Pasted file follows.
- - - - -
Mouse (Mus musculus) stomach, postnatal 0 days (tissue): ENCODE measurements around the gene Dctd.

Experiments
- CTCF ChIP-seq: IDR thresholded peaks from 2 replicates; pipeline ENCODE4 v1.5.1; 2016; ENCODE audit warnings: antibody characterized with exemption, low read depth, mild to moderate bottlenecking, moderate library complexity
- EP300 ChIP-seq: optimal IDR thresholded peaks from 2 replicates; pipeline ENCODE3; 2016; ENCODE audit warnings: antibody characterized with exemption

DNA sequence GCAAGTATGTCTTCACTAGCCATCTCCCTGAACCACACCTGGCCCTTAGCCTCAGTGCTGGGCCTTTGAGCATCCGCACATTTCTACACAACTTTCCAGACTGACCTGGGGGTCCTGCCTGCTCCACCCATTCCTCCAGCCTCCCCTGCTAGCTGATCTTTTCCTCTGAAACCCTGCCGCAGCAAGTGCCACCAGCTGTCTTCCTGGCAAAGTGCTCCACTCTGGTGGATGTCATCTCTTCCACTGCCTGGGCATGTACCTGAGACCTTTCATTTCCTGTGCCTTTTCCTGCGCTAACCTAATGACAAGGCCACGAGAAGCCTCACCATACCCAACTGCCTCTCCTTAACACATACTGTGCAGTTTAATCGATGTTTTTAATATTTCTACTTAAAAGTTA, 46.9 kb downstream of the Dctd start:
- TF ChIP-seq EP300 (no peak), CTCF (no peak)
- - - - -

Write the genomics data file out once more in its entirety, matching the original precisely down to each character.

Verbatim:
Mouse (Mus musculus) stomach, postnatal 0 days (tissue): ENCODE measurements around the gene Dctd.

Experiments
- CTCF ChIP-seq: IDR thresholded peaks from 2 replicates; pipeline ENCODE4 v1.5.1; 2016; ENCODE audit warnings: antibody characterized with exemption, low read depth, mild to moderate bottlenecking, moderate library complexity
- EP300 ChIP-seq: optimal IDR thresholded peaks from 2 replicates; pipeline ENCODE3; 2016; ENCODE audit warnings: antibody characterized with exemption

DNA sequence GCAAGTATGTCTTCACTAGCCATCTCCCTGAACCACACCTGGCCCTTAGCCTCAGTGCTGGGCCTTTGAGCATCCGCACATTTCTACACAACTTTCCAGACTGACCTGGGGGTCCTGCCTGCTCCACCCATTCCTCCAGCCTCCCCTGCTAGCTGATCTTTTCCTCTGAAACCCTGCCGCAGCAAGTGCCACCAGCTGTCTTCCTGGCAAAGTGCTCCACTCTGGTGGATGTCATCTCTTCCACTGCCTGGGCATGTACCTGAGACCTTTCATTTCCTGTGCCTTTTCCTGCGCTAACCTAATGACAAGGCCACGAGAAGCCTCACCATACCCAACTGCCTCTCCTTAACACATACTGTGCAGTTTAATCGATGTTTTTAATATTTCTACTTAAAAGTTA, 46.9 kb downstream of the Dctd start:
- TF ChIP-seq EP300 (no peak), CTCF (no peak)